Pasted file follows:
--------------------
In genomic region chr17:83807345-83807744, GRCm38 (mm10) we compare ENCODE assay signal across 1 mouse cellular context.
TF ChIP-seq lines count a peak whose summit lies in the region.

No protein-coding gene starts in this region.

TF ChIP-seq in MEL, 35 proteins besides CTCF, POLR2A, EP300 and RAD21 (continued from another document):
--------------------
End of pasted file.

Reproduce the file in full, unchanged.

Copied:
In genomic region chr17:83807345-83807744, GRCm38 (mm10) we compare ENCODE assay signal across 1 mouse cellular context.
TF ChIP-seq lines count a peak whose summit lies in the region.

No protein-coding gene starts in this region.

TF ChIP-seq in MEL, 35 proteins besides CTCF, POLR2A, EP300 and RAD21 (continued from another document):